IDENTIFICATION AND USE: used for treating a variety of conditions, including shock due to blood loss in the body, burns, low protein levels due to surgery or liver failure, and as an additional medicine in bypass surgery. It may be used for certain conditions as determined by your doctor. Human Albumin is a concentrate of plasma proteins from human blood. It works by increasing plasma volume or serum albumin levels.

Human Albumin is prepared from human pool plasma by alcoholic precipitation [12]. For pathogen inactivation albumin is pasteurized for at least 10 h at 60 °C (see also European Pharmacopoeia).

QUALITY CRITERIA: human albumin solutions for transfusion are obtained from human plasma proteins as sterile preparations which, according to the monograph ‘Human Albumin Solutions’ of the European Pharmacopoeia, must contain a minimum of 95% albumin. Aside from human albumin, preparations currently available have a sodium concentration between 87 and 160 mmol/l and a potassium concentration below 2 mmol/l. Because of variable electrolyte concentrations contained in albumin preparations, it is required to monitor the balance of water and electrolyte, especially when administering large amounts. Up to 3.2 g/l sodium octanoat and up to 4.29 g/l acetyltryptophan are added as stabilizers. All albumin preparations currently available contain less than 200 μg/l of aluminum.

Albumin solutions do not contain isoagglutinins or blood group substances and can thus be administered independent of the recipient’s blood group. They do not contain oxygen carriers, coagulation factors, or antibodies. Based on the manufacturing process and the pathogen inactivation involved, albumin preparations are considered to carry no risk of transmitting infections.

IMPROVING TRANSPORT CAPACITY FOR DRUGS: human albumin serves as a transport protein for many substances (e.g. bilirubin, drugs). It is doubtful whether in the case of hypoalbuminemia there may also be an increase in the ‘free’ unbound (biologically active) fraction of drugs (e.g. coumarin derivatives). Since an increase in the free fraction of a substance is most often followed by a more rapid metabolism or an increased elimination of this substance, no critical increase in the concentration of the free substance in plasma is to be anticipated in case of low levels of albumin. There is no risk of acute toxic effects resulting from hypoalbuminemia because of rapid migration of the unbound fraction of drugs from the intravascular to the extravascular space, so that a (low-level) balance is reached. In addition, apparently binding sites for drugs are lost in the production process of human albumin solutions. Administration of human albumin to improve the transport capacity for drugs is not recommended.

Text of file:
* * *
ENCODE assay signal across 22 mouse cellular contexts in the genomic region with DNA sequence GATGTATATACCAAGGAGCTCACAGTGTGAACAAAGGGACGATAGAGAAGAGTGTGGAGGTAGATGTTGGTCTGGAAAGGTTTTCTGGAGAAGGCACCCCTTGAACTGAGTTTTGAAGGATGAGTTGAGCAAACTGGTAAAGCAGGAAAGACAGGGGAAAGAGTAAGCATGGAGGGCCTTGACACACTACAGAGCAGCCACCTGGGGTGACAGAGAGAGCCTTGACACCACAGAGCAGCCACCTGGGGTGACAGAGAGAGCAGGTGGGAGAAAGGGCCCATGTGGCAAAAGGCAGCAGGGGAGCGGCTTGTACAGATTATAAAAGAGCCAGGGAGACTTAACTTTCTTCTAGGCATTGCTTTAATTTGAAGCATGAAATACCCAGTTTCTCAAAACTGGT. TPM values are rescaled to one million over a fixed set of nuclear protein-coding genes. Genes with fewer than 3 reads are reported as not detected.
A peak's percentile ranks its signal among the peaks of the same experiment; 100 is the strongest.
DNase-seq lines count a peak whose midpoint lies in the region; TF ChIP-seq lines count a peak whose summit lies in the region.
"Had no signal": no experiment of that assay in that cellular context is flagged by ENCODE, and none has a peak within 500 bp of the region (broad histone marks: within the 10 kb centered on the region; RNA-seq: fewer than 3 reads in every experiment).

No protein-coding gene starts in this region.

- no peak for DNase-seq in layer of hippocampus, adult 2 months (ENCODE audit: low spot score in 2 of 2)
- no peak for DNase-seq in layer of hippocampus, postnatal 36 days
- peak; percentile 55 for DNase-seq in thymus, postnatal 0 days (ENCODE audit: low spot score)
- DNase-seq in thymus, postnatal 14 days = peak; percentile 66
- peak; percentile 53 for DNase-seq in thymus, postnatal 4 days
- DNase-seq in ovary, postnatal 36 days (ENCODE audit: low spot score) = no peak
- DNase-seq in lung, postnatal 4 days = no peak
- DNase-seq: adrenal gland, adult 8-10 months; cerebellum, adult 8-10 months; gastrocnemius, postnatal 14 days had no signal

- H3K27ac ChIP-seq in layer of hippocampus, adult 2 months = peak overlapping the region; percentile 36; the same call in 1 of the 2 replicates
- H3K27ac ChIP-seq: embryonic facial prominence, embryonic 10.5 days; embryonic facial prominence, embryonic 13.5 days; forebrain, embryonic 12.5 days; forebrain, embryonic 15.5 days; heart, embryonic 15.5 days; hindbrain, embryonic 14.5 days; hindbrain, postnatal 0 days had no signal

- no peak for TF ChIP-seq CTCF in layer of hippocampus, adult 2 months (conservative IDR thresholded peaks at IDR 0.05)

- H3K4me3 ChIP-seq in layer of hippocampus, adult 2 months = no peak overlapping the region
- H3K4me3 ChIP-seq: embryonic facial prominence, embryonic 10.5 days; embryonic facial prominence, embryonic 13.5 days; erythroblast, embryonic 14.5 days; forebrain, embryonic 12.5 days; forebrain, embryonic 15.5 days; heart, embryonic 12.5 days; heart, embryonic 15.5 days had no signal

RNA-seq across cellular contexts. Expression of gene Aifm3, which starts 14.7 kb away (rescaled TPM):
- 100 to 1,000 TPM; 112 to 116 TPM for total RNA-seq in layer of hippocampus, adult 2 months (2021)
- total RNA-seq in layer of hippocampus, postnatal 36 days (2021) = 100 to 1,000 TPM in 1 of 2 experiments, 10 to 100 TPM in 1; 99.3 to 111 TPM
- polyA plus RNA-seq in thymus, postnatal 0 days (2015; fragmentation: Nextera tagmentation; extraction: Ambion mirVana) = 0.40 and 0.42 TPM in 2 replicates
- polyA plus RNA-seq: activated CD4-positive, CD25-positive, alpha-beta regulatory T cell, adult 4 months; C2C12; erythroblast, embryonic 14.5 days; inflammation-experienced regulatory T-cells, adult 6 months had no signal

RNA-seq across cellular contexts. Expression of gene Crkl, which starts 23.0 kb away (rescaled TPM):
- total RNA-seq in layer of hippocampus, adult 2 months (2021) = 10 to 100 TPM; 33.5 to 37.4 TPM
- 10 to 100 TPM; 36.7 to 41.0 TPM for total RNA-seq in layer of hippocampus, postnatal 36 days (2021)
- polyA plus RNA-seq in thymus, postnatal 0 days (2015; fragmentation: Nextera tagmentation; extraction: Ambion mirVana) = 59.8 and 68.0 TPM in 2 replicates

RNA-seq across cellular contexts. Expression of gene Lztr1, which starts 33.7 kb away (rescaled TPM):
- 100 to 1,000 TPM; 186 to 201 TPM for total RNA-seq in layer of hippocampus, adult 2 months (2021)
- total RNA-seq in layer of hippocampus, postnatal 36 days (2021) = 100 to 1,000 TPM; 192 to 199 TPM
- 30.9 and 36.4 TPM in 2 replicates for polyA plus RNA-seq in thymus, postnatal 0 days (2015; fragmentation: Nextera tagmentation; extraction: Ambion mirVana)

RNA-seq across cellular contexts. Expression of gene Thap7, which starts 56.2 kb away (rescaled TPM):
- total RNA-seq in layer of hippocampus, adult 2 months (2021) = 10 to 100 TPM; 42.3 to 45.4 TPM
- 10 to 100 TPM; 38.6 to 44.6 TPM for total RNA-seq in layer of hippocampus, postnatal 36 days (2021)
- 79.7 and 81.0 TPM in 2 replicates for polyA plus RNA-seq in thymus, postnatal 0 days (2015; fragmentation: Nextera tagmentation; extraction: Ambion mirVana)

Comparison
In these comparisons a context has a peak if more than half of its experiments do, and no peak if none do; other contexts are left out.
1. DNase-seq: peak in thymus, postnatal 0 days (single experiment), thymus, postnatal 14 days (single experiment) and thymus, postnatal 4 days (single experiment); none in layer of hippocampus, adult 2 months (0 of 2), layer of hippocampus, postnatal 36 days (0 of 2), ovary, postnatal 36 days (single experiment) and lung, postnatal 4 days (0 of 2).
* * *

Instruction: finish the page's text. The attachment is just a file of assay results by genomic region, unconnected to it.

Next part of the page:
FREE RADICAL SCAVENGER AND FOR BINDING TOXIC SUBSTANCES: physiologically, albumin is assumed to serve as free radical scavenger and is able to bind toxic substances (e.g. free fatty acids). Therefore, albumin seems to be indicated in particular in patients with sepsis because toxic oxygen radicals play a role in pathogenesis and maintenance of sepsis. Allegedly albumin can also bind toxins in large-scale burns. Therefore, albumin solutions could have a beneficial effect in these patients. However, to date there are no confirmed factual data on the benefit of human albumin therapy regarding morbidity or mortality in humans. It is uncertain whether human albumin preparations currently commercially available have the same (radical scavenger) properties as natural albumin or whether they are altered by the manufacturing process.

ADVERSE REACTIONS: anaphylactoid reactions, fever, chills, rash, nausea, vomiting, tachycardia, hypotension.

DERMATOLOGIC SIDE EFFECTS: urticaria, skin rash, pruritus, edema, and erythema. Nervous system side effects have included headache, chills, and febrile reactions.


GASTROINTESTINAL SIDE EFFECTS: nausea, vomiting and increased salivation.